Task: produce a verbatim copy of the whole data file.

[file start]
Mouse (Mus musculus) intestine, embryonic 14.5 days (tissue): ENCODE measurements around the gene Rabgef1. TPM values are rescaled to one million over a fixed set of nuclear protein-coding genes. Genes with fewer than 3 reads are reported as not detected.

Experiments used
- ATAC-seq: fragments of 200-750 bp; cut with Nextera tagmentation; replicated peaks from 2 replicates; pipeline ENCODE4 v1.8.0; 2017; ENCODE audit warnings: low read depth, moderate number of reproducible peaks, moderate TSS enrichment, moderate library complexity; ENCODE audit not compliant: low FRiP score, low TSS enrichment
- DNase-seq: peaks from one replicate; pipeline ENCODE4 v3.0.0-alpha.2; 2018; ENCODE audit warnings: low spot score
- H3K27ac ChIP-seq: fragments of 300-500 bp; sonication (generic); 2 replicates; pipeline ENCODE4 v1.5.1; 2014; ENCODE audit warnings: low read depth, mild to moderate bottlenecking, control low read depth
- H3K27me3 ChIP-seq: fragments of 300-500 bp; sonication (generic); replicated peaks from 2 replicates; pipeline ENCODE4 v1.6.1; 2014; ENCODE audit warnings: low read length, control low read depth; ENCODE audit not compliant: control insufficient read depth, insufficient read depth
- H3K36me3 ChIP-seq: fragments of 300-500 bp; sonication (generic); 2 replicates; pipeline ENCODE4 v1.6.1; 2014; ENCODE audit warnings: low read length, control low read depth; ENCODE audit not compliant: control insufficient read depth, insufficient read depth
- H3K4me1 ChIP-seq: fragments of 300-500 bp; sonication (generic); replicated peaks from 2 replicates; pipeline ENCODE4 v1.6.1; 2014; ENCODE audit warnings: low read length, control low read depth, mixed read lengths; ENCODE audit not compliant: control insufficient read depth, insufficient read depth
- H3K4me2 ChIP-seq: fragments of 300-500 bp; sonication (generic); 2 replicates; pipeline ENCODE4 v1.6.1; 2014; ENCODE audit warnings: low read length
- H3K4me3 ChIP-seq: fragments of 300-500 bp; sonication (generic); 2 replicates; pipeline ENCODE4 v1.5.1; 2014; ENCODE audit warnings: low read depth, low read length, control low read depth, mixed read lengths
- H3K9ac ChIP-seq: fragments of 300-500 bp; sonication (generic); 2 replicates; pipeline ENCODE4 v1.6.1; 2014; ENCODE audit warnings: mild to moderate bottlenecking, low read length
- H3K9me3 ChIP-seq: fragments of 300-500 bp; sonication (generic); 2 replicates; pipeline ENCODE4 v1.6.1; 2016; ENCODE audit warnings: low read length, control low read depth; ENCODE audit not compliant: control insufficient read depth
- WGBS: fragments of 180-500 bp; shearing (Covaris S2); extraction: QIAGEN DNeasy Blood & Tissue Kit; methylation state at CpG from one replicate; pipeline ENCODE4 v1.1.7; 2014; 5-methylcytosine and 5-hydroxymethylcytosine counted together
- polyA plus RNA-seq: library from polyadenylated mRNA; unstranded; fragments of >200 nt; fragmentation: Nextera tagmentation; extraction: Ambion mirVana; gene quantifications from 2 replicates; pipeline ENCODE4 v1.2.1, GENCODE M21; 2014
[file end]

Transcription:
Mouse (Mus musculus) intestine, embryonic 14.5 days (tissue): ENCODE measurements around the gene Rabgef1. TPM values are rescaled to one million over a fixed set of nuclear protein-coding genes. Genes with fewer than 3 reads are reported as not detected.

Experiments used
- ATAC-seq: fragments of 200-750 bp; cut with Nextera tagmentation; replicated peaks from 2 replicates; pipeline ENCODE4 v1.8.0; 2017; ENCODE audit warnings: low read depth, moderate number of reproducible peaks, moderate TSS enrichment, moderate library complexity; ENCODE audit not compliant: low FRiP score, low TSS enrichment
- DNase-seq: peaks from one replicate; pipeline ENCODE4 v3.0.0-alpha.2; 2018; ENCODE audit warnings: low spot score
- H3K27ac ChIP-seq: fragments of 300-500 bp; sonication (generic); 2 replicates; pipeline ENCODE4 v1.5.1; 2014; ENCODE audit warnings: low read depth, mild to moderate bottlenecking, control low read depth
- H3K27me3 ChIP-seq: fragments of 300-500 bp; sonication (generic); replicated peaks from 2 replicates; pipeline ENCODE4 v1.6.1; 2014; ENCODE audit warnings: low read length, control low read depth; ENCODE audit not compliant: control insufficient read depth, insufficient read depth
- H3K36me3 ChIP-seq: fragments of 300-500 bp; sonication (generic); 2 replicates; pipeline ENCODE4 v1.6.1; 2014; ENCODE audit warnings: low read length, control low read depth; ENCODE audit not compliant: control insufficient read depth, insufficient read depth
- H3K4me1 ChIP-seq: fragments of 300-500 bp; sonication (generic); replicated peaks from 2 replicates; pipeline ENCODE4 v1.6.1; 2014; ENCODE audit warnings: low read length, control low read depth, mixed read lengths; ENCODE audit not compliant: control insufficient read depth, insufficient read depth
- H3K4me2 ChIP-seq: fragments of 300-500 bp; sonication (generic); 2 replicates; pipeline ENCODE4 v1.6.1; 2014; ENCODE audit warnings: low read length
- H3K4me3 ChIP-seq: fragments of 300-500 bp; sonication (generic); 2 replicates; pipeline ENCODE4 v1.5.1; 2014; ENCODE audit warnings: low read depth, low read length, control low read depth, mixed read lengths
- H3K9ac ChIP-seq: fragments of 300-500 bp; sonication (generic); 2 replicates; pipeline ENCODE4 v1.6.1; 2014; ENCODE audit warnings: mild to moderate bottlenecking, low read length
- H3K9me3 ChIP-seq: fragments of 300-500 bp; sonication (generic); 2 replicates; pipeline ENCODE4 v1.6.1; 2016; ENCODE audit warnings: low read length, control low read depth; ENCODE audit not compliant: control insufficient read depth
- WGBS: fragments of 180-500 bp; shearing (Covaris S2); extraction: QIAGEN DNeasy Blood & Tissue Kit; methylation state at CpG from one replicate; pipeline ENCODE4 v1.1.7; 2014; 5-methylcytosine and 5-hydroxymethylcytosine counted together
- polyA plus RNA-seq: library from polyadenylated mRNA; unstranded; fragments of >200 nt; fragmentation: Nextera tagmentation; extraction: Ambion mirVana; gene quantifications from 2 replicates; pipeline ENCODE4 v1.2.1, GENCODE M21; 2014